The German city suffered a major cyber attack last week resulting in its servers being shut down.
On Tuesday, unauthorised access to the Potsdam administration’s servers was detected, to which the city’s systems were shut down on Wednesday evening to prevent any data exfiltration.
“In the past 48 hours, numerous inconsistencies have been found in central access to the capital of the state. The background to this is a weak point in the system of an external provider, which attempts to retrieve data from the state capital from outside without authorization or to install malware,” said the city in a statement.
“We put our systems offline for security reasons, because we have to assume an illegal cyberattack,” said Mayor Mike Schubert. “We are working flat out to ensure that the affected administration systems are switched on again as soon as possible and that we can work safely again.”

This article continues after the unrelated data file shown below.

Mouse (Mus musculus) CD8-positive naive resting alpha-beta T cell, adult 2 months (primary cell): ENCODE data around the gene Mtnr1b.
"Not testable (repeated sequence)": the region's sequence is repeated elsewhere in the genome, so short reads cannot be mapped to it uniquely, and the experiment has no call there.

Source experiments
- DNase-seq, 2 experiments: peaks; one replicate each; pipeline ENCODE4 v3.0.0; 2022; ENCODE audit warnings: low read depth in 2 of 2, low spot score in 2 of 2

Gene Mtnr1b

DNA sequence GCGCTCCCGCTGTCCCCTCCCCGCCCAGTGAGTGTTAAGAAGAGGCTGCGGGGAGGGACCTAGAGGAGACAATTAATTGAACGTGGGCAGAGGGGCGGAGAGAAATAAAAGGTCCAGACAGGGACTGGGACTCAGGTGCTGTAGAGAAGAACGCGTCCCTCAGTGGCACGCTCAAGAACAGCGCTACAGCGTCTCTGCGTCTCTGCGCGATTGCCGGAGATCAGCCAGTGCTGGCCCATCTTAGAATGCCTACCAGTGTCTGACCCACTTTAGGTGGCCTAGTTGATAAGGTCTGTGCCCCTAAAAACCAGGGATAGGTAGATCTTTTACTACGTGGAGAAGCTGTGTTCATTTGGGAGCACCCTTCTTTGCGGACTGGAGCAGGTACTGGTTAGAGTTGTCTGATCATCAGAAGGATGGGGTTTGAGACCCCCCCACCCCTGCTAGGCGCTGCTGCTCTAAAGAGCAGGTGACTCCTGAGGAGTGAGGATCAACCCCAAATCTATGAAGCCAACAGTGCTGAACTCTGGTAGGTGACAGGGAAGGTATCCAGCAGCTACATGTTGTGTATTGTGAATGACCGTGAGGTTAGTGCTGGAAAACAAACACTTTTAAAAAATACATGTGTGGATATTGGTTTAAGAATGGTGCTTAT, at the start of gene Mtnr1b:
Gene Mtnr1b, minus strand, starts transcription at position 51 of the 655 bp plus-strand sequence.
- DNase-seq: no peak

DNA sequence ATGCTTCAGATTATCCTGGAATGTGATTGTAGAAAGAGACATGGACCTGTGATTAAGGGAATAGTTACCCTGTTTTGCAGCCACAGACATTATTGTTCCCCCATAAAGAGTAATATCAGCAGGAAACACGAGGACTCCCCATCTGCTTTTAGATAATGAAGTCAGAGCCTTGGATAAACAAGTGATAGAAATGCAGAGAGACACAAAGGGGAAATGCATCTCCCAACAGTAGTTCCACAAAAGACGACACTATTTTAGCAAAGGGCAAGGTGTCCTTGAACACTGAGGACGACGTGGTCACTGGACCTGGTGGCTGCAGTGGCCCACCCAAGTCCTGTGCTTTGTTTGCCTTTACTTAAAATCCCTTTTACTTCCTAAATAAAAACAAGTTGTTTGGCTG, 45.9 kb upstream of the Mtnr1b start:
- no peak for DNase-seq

The city has also switched off the administration’s internet connection and therefore cannot receive any emails and any incoming emails cannot be forwarded. Subsequently, citizens are being advised to submit all applications in writing by post. In addition, employees are also available by phone.
In an updated statement, the city announced that the fire brigade is 100% able to work, and those depending on payments from the state capital are guaranteed to receive them.
The city has commissioned external IT security companies and IT forensic experts to support the city’s IT specialists in analysing the damage and ensuring the security of the data.
Criminal charges have also been filed against unknown persons by the state capital, and relevant state and federal agencies have been informed about the incident.